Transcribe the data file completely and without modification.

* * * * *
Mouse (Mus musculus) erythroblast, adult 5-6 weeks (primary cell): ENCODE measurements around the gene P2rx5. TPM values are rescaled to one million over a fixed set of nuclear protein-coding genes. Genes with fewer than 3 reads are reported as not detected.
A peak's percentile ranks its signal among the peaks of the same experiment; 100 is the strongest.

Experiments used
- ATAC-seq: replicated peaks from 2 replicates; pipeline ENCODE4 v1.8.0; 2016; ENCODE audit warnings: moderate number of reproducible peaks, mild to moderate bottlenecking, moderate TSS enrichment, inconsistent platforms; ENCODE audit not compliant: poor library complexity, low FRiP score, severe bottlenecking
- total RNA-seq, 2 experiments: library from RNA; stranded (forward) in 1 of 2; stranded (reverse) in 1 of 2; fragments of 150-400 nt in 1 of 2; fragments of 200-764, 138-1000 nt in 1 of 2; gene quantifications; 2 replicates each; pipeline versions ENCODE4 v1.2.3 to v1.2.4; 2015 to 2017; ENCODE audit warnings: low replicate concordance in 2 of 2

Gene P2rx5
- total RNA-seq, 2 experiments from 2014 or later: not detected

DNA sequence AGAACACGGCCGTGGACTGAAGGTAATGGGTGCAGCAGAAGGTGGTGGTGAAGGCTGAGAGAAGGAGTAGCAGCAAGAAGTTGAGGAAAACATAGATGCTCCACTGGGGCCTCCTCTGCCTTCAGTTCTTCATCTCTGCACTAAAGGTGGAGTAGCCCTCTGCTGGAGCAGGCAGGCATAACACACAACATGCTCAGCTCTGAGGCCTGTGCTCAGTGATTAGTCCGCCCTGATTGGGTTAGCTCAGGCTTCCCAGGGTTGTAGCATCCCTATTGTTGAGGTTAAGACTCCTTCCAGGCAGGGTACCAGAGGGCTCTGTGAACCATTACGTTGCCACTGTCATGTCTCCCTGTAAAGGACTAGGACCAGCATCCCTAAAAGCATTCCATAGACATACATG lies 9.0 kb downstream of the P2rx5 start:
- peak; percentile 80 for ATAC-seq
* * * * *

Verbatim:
Mouse (Mus musculus) erythroblast, adult 5-6 weeks (primary cell): ENCODE measurements around the gene P2rx5. TPM values are rescaled to one million over a fixed set of nuclear protein-coding genes. Genes with fewer than 3 reads are reported as not detected.
A peak's percentile ranks its signal among the peaks of the same experiment; 100 is the strongest.

Experiments used
- ATAC-seq: replicated peaks from 2 replicates; pipeline ENCODE4 v1.8.0; 2016; ENCODE audit warnings: moderate number of reproducible peaks, mild to moderate bottlenecking, moderate TSS enrichment, inconsistent platforms; ENCODE audit not compliant: poor library complexity, low FRiP score, severe bottlenecking
- total RNA-seq, 2 experiments: library from RNA; stranded (forward) in 1 of 2; stranded (reverse) in 1 of 2; fragments of 150-400 nt in 1 of 2; fragments of 200-764, 138-1000 nt in 1 of 2; gene quantifications; 2 replicates each; pipeline versions ENCODE4 v1.2.3 to v1.2.4; 2015 to 2017; ENCODE audit warnings: low replicate concordance in 2 of 2

Gene P2rx5
- total RNA-seq, 2 experiments from 2014 or later: not detected

DNA sequence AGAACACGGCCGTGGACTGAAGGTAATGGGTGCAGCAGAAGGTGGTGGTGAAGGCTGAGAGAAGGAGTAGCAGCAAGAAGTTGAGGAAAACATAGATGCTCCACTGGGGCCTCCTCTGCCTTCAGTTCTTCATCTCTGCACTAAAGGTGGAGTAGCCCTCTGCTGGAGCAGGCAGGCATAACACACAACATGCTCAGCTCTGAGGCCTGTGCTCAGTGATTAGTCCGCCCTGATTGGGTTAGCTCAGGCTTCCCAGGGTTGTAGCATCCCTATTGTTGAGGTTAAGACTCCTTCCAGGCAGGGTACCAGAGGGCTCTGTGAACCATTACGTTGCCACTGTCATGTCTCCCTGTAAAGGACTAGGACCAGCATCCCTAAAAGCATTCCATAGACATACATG lies 9.0 kb downstream of the P2rx5 start:
- peak; percentile 80 for ATAC-seq